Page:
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How to Use a Sense of Urgency to Do What Actually Matters

Harness your motivation to tend to "urgent" matters as a way to achieve goals.

Key points

  • The "mere urgency effect" makes people prioritize urgent tasks over more important ones.
  • The human inclination to prioritize tasks with shorter time limits can lead to a lack of progress in the long term.
  • One way to use the "mere urgency effect" to one's advantage is to create deadlines for tasks that are hard to start.

How many times have you purchased something you didn't need because there was a time-limited sale happening or gone to a store you weren't thinking about until you noticed your coupon was about to expire? Marketers have long been aware that making us feel a sense of urgency (and scarcity of a special deal) is a great way to get us to shell over our money.

When we feel the weight of a ticking clock, something switches on inside of us that makes us lock in with laser focus. Suddenly, we feel in our bones that a task must be completed by a certain time, to the detriment of other potentially more important ones. You might have felt this the last time you received an email or a text message. I know I fall victim to the obsessive urge to respond immediately... and this is what something that we perceive to be urgent does to us. It urges us to act upon it like a siren beckoning Odysseus to heed its haunting song and come a little closer to those rocky shores that definitely won't wreck one's ship. Why are we so tempted by urgency?

We can add something to the encyclopedia brimming with cognitive biases that we irrational humans engage in: a term that researchers have coined "the mere urgency effect." In 2018, a study showed that people tended to complete time-sensitive tasks first rather than tasks that were not as time-sensitive but were more important.1 The researchers were able to rule out reasons why people may choose to prioritize urgent tasks over more important ones such as wanting to do something that is easier, preferring an immediate reward, or having a thought-out plan of doing the urgent task first before moving onto the important task, to show that people chose the urgent task merely because they felt they had to beat an imaginary deadline. The study's authors further explained that when people are vividly aware that they have a limited amount of time to complete something, they tend to focus more on the window of time they have to finish the task rather than on the actual payoffs or benefits they are going to get from completing the task.

So what is the problem with this human inclination to do things that feel urgent? If we spend our day running around in circles, at the end of the day, it can feel like we were really busy and surely depleted, but we can also find ourselves right back where we started.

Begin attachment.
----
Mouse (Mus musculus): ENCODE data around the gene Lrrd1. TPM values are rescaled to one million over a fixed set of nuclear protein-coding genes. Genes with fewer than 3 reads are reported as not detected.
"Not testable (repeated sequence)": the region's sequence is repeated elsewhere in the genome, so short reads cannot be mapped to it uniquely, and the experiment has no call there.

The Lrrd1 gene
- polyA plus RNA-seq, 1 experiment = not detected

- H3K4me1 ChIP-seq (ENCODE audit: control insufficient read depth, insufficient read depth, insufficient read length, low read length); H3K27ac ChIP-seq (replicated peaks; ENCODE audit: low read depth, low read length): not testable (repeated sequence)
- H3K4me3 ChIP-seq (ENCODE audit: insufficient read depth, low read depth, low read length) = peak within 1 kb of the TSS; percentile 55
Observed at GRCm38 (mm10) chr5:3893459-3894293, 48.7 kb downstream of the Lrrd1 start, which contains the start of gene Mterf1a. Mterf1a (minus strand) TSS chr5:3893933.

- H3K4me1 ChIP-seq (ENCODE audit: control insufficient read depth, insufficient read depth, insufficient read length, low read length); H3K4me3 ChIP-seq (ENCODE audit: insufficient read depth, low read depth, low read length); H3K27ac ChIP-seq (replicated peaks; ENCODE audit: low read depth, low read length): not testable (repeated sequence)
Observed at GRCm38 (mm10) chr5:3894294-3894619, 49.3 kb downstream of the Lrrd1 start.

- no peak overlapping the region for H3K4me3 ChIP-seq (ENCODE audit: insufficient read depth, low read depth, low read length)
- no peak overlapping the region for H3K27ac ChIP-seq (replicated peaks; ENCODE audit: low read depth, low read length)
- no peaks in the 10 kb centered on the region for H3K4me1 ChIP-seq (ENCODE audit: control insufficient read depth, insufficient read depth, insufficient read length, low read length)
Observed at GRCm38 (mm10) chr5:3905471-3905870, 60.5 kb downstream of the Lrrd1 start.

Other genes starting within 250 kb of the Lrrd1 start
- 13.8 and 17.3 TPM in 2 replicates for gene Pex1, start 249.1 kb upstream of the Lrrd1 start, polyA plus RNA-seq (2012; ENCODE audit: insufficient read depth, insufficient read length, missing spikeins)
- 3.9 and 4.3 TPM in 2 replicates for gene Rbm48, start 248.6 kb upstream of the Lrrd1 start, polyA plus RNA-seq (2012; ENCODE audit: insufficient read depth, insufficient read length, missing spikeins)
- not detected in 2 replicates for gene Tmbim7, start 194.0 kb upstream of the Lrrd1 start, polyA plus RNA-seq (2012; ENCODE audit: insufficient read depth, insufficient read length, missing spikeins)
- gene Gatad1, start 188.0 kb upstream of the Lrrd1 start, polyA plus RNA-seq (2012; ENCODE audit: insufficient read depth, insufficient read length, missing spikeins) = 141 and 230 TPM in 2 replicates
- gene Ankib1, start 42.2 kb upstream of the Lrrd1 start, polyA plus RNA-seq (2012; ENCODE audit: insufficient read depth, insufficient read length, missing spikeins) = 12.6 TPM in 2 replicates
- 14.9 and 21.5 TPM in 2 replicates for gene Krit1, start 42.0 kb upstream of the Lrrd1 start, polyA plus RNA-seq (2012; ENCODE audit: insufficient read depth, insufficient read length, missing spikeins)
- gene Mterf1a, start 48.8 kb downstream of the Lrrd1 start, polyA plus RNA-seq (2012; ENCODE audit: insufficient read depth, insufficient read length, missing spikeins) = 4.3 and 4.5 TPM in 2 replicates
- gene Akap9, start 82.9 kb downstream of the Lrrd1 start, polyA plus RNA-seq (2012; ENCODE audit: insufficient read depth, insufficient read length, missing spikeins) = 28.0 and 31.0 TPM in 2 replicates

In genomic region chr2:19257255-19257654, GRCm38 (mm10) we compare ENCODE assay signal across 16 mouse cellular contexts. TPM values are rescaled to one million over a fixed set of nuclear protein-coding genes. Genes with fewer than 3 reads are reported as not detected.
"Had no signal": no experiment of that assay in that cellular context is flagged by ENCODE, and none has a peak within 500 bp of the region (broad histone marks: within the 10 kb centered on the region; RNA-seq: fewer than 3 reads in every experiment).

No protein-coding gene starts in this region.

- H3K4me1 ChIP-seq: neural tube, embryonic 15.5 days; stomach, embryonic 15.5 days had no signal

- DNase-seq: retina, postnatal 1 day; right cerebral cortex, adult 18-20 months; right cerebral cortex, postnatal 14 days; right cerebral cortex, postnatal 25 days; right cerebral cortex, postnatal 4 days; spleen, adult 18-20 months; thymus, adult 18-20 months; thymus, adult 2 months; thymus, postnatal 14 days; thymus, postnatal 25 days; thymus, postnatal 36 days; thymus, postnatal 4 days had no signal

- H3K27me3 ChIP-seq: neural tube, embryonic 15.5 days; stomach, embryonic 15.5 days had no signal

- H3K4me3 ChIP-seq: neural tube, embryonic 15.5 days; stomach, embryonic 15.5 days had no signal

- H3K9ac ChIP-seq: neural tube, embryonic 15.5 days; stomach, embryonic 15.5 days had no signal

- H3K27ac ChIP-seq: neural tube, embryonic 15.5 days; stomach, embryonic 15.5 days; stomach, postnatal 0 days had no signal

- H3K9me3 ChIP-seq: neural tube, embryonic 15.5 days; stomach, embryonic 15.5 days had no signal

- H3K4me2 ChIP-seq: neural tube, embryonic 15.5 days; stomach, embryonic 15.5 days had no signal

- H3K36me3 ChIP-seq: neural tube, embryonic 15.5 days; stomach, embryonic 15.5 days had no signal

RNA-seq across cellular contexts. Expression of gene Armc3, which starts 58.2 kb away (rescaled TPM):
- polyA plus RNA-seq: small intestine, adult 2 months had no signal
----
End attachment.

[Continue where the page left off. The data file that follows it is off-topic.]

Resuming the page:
How to Hack Urgency

  1. Compare the payoffs of each task. The first step is to get clear on what makes the most sense for you to work on; otherwise, it is too easy to be derailed by other people's wants and needs. Focusing on the payoffs you will receive from each task can help you make better decisions. You can ask yourself questions like, "What if I wait to do X or don't do it at all?" If X = look up the movie in which Adam Driver's character says, "Let's just not know" because it's bothering me, the answer might be, "Absolutely nothing terrible will happen and I will probably avoid going down a time rabbit hole from which I will never return." If X = choose a wedding venue, the answer might be, "I might end up getting married in 2025 on a Wednesday morning at Chuck E. Cheese because that's what will be available."
  2. Use deadlines to spark urgency. We know that our brains respond to urgency, so instead of fighting against ourselves, we can harness this latent motivation and use it to get things done. If you are struggling to start (or finish) a dreadful task, try setting a timer to limit how long you will allow yourself to complete the task. You can also pick a smaller chunk of the task to work on, also using a timer, and then continue using this strategy for each subsequent chunk of the task to keep your motivation and sense of progress elevated. Use a combination of hourly, daily, and weekly deadlines to keep yourself on track when working on larger projects.
  3. Alternate your deadlines with breaks. Working with a sense of urgency can unearth productivity you did not know existed before but it can also be draining if done for too long without breaks. Try working in spurts where you set a deadline for yourself to get something done by a certain time, take a break to do something else until you feel recharged, and then set another deadline for the next task. Rinse and repeat. You may accomplish more in an hour and a half using a deadline than you would have the whole day without a sense of urgency, leaving you able to relax the rest of the day guilt-free.

The next time something feels urgent, ask yourself, "Says who?"

The next time you need to finish something that is actually important, tell yourself, "I need to (and will) do this before [chosen time]" and hold yourself to it like it's an urgent matter that must be tended to.

Hopefully, these tips help you take charge of how you are spending your time by choosing what you make urgent and what you clean out of your life with some det-urgent.


1. Zhu, M., Yang, Y., & Hsee, C. K. (2018). The mere urgency effect. Journal of Consumer Research, 45(3), 673-690.

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